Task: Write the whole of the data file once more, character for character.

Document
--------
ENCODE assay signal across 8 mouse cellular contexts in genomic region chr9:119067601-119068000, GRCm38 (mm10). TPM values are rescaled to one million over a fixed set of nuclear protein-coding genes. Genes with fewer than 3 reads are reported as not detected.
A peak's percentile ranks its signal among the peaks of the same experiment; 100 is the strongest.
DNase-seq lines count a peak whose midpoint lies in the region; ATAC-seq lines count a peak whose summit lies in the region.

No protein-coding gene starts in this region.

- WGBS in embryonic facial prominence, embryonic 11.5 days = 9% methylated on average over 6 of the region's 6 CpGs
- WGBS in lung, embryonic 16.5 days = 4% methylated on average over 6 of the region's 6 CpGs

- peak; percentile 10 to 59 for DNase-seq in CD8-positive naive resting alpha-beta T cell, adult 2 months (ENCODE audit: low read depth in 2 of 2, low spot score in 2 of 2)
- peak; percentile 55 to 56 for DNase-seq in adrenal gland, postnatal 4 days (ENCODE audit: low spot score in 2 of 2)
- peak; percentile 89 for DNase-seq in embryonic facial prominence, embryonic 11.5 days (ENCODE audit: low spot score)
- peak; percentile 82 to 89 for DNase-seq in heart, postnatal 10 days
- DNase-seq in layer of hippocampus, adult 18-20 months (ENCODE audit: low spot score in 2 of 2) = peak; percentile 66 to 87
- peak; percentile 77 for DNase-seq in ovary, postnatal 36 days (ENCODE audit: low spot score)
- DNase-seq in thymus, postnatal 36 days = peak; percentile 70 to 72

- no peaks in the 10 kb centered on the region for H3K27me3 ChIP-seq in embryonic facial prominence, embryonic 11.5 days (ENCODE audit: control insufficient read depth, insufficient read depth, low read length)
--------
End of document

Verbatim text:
ENCODE assay signal across 8 mouse cellular contexts in genomic region chr9:119067601-119068000, GRCm38 (mm10). TPM values are rescaled to one million over a fixed set of nuclear protein-coding genes. Genes with fewer than 3 reads are reported as not detected.
A peak's percentile ranks its signal among the peaks of the same experiment; 100 is the strongest.
DNase-seq lines count a peak whose midpoint lies in the region; ATAC-seq lines count a peak whose summit lies in the region.

No protein-coding gene starts in this region.

- WGBS in embryonic facial prominence, embryonic 11.5 days = 9% methylated on average over 6 of the region's 6 CpGs
- WGBS in lung, embryonic 16.5 days = 4% methylated on average over 6 of the region's 6 CpGs

- peak; percentile 10 to 59 for DNase-seq in CD8-positive naive resting alpha-beta T cell, adult 2 months (ENCODE audit: low read depth in 2 of 2, low spot score in 2 of 2)
- peak; percentile 55 to 56 for DNase-seq in adrenal gland, postnatal 4 days (ENCODE audit: low spot score in 2 of 2)
- peak; percentile 89 for DNase-seq in embryonic facial prominence, embryonic 11.5 days (ENCODE audit: low spot score)
- peak; percentile 82 to 89 for DNase-seq in heart, postnatal 10 days
- DNase-seq in layer of hippocampus, adult 18-20 months (ENCODE audit: low spot score in 2 of 2) = peak; percentile 66 to 87
- peak; percentile 77 for DNase-seq in ovary, postnatal 36 days (ENCODE audit: low spot score)
- DNase-seq in thymus, postnatal 36 days = peak; percentile 70 to 72

- no peaks in the 10 kb centered on the region for H3K27me3 ChIP-seq in embryonic facial prominence, embryonic 11.5 days (ENCODE audit: control insufficient read depth, insufficient read depth, low read length)